Grain and cement deformation in weakly cemented sands

Research output: Contribution to conferencePosterpeer-review


The role of cementation type and degree on the generation and evolution of deformation bands in consolidated soils and rocks has not been yet fully understood. This work aims at a better understanding of the interaction between cementation and strain localisation. To do so, we focus on the micromechanics of cemented sand samples coming from natural outcrops and artificially made samples.
Our field case study is a Cretaceous deposit of weakly cemented sands, located in the southern France (Wibberley et al., 2007). The sand outcrop offers a great exposure of deformation bands (Fig.1). The fieldwork is combined with laboratory production of artificially cemented sand samples that are used in comparison with the naturally cemented material collected from the field out of the deformation bands. In our artificial samples, we have chosen to test two different cement types: clay and calcite (Ismail et al., 2002). To better understand the role of cement in the deformation, we plan to perform a number of triaxial compression experiments on the artificially and naturally cemented samples.
In our work we are performing quali-quantitative measurements throughout Image Analysis, whose images are produced by two different techniques that work complementarily in the presented research: Scanning Electron Microscopy (SEM) and X-Ray Computed Tomography (XRCT). The first one provides 2D images at a resolution up to nm-scale enriched with information about the chemical composition of materials; the XRCT enables a 4D non-destructive inspection of materials at high resolution (μm) in condition of pre-, syn-, and post- in situ deformation.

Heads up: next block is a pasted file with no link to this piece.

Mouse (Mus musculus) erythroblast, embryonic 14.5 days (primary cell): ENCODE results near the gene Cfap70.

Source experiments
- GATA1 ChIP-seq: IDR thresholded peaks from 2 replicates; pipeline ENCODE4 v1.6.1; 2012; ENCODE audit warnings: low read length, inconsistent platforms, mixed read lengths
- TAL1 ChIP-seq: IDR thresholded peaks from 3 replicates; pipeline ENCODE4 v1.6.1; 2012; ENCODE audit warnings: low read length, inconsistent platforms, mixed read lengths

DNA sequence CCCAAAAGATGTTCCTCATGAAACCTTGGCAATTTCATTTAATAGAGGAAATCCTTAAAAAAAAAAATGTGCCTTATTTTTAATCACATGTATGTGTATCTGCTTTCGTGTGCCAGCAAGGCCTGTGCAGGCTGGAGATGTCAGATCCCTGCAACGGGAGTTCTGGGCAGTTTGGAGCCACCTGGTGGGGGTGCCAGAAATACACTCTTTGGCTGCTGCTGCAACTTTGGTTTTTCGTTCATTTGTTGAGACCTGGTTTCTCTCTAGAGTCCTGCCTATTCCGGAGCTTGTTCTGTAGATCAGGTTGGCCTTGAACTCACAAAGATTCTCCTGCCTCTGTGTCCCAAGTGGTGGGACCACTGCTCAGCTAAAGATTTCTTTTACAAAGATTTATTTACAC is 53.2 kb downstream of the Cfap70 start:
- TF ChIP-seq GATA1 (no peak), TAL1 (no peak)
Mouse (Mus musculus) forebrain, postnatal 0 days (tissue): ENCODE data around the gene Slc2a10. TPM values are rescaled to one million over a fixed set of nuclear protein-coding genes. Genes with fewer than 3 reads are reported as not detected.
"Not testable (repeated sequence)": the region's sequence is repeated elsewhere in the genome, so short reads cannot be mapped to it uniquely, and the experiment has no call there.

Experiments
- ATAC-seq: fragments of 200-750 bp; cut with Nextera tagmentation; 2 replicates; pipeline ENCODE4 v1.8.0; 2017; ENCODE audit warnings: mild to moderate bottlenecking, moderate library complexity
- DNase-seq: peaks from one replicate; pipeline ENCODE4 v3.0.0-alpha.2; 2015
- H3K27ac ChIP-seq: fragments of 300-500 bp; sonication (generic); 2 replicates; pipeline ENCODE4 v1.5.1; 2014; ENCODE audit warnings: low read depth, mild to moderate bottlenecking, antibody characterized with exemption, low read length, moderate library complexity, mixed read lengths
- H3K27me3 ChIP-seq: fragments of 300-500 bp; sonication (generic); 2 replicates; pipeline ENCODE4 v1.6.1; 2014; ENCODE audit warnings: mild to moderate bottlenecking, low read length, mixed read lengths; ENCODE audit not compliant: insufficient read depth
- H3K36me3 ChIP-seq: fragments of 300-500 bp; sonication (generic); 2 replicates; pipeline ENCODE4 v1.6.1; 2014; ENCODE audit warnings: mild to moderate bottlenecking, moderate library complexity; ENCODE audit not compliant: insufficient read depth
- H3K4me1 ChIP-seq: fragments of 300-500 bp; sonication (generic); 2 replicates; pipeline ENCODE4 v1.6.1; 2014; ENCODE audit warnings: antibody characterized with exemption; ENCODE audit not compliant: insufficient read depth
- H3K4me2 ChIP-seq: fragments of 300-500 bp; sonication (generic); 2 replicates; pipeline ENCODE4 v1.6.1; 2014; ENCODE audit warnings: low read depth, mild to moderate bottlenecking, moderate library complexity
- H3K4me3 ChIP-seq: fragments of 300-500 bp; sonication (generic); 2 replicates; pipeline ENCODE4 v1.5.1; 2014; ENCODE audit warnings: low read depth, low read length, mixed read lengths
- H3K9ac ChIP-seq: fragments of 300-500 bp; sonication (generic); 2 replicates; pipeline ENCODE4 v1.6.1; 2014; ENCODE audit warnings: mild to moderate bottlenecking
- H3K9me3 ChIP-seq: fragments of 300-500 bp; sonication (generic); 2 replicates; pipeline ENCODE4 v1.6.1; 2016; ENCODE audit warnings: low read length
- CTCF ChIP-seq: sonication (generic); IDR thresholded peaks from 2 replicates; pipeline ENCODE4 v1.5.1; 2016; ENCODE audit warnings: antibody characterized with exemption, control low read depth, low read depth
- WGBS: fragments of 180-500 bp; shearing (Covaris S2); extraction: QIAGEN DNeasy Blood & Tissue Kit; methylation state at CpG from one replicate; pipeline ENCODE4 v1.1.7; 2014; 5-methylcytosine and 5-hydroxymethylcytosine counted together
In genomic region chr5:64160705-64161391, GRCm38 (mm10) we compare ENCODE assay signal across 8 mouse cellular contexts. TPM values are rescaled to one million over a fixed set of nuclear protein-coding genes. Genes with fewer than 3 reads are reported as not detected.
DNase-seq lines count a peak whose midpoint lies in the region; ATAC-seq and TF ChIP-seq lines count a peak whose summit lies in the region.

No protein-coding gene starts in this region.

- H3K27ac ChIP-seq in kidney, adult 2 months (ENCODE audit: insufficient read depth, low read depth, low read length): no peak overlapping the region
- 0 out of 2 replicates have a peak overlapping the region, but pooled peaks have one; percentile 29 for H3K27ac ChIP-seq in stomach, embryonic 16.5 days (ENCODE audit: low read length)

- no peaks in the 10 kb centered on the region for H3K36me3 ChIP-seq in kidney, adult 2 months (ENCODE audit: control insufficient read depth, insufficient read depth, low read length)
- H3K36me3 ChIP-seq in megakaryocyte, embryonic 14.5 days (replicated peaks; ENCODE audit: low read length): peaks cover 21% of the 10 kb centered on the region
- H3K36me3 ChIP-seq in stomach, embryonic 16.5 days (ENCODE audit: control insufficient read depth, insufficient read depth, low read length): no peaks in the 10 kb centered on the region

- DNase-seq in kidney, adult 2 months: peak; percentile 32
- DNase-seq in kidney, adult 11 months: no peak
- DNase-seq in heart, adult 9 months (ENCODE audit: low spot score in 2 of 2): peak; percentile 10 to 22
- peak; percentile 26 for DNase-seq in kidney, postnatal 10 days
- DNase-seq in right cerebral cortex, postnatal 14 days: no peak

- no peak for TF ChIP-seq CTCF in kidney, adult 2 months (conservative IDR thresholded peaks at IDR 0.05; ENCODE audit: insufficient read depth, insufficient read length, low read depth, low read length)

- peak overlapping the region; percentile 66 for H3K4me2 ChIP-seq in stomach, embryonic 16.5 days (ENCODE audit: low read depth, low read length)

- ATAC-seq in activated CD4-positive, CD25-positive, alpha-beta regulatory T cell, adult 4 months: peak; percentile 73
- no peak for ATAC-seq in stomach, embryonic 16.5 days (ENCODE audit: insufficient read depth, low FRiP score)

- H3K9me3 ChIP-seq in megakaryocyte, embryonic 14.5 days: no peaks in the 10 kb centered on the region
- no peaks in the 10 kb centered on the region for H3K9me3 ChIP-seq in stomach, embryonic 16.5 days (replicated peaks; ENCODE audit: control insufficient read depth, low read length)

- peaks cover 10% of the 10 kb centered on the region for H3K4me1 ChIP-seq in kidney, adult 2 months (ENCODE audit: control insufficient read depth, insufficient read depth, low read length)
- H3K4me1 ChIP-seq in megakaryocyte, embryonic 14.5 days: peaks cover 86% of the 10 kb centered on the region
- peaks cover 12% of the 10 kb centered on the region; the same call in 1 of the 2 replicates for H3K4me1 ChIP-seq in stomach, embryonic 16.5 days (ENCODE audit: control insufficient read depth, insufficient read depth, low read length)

First analyses of a sample coming from a deformation band in the outcrop and of material coming far from the band have shown local differences in the cement types within the weakly cemented outcrop: while a mixture of clays connects the grains with menisci bonds in the naturally cemented samples far from the deformation bands (Fig. 2), a singular 50 cm thick deformation band crossing partially the deposit reveals the presence of quartz overgrowths (Fig.3) together with the clay mixture. The quartz layers result in some parts “disturbed” by the presence of clay and of other inclusions. Moreover, the rounded to well-rounded grains outside the deformation bands (Fig. 4) are replaced by broken angular grains and tiny quartz fragments inside the band (Fig. 5), which can be considered to be regarded as traces of deformation. Trying to explain the origin of the quartz overgrowths cementation, which is weakly supported by the geothermic condition of the field area during deposition, we are now wondering whether the thinner deformation bands, broadly distributed in the deposit, share similar characteristics with the thick one analysed.
Original languageEnglish
Publication statusPublished - 5 Oct 2016
EventALERT Workshop 2016: Geomechanics of faults, with applications spanning from earthquake nucleation to landslides - Aussois, France
Duration: 3 Oct 20165 Oct 2016


ConferenceALERT Workshop 2016
Internet address


  • Sand
  • Clay
  • Quartz overgrowths
  • Cementation
  • Deformation bands
  • SEM
  • X-ray CT


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